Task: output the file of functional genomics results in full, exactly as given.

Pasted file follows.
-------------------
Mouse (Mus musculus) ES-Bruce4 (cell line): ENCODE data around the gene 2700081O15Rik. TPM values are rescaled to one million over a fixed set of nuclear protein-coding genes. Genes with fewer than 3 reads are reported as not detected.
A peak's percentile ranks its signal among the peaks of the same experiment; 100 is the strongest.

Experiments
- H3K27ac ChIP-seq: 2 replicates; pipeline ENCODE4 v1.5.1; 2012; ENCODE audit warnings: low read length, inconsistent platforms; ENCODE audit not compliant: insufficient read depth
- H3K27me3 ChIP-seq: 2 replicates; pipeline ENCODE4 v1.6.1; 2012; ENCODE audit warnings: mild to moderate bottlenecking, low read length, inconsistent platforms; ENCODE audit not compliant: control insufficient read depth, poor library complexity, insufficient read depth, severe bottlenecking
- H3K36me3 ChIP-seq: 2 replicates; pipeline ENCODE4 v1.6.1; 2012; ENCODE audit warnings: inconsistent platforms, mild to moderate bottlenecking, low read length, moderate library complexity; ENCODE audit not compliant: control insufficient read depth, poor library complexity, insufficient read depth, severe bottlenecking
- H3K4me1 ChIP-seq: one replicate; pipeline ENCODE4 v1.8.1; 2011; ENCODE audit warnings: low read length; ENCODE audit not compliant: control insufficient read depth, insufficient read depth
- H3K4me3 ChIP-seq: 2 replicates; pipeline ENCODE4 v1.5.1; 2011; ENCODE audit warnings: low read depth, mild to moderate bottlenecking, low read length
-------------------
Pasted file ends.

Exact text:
Mouse (Mus musculus) ES-Bruce4 (cell line): ENCODE data around the gene 2700081O15Rik. TPM values are rescaled to one million over a fixed set of nuclear protein-coding genes. Genes with fewer than 3 reads are reported as not detected.
A peak's percentile ranks its signal among the peaks of the same experiment; 100 is the strongest.

Experiments
- H3K27ac ChIP-seq: 2 replicates; pipeline ENCODE4 v1.5.1; 2012; ENCODE audit warnings: low read length, inconsistent platforms; ENCODE audit not compliant: insufficient read depth
- H3K27me3 ChIP-seq: 2 replicates; pipeline ENCODE4 v1.6.1; 2012; ENCODE audit warnings: mild to moderate bottlenecking, low read length, inconsistent platforms; ENCODE audit not compliant: control insufficient read depth, poor library complexity, insufficient read depth, severe bottlenecking
- H3K36me3 ChIP-seq: 2 replicates; pipeline ENCODE4 v1.6.1; 2012; ENCODE audit warnings: inconsistent platforms, mild to moderate bottlenecking, low read length, moderate library complexity; ENCODE audit not compliant: control insufficient read depth, poor library complexity, insufficient read depth, severe bottlenecking
- H3K4me1 ChIP-seq: one replicate; pipeline ENCODE4 v1.8.1; 2011; ENCODE audit warnings: low read length; ENCODE audit not compliant: control insufficient read depth, insufficient read depth
- H3K4me3 ChIP-seq: 2 replicates; pipeline ENCODE4 v1.5.1; 2011; ENCODE audit warnings: low read depth, mild to moderate bottlenecking, low read length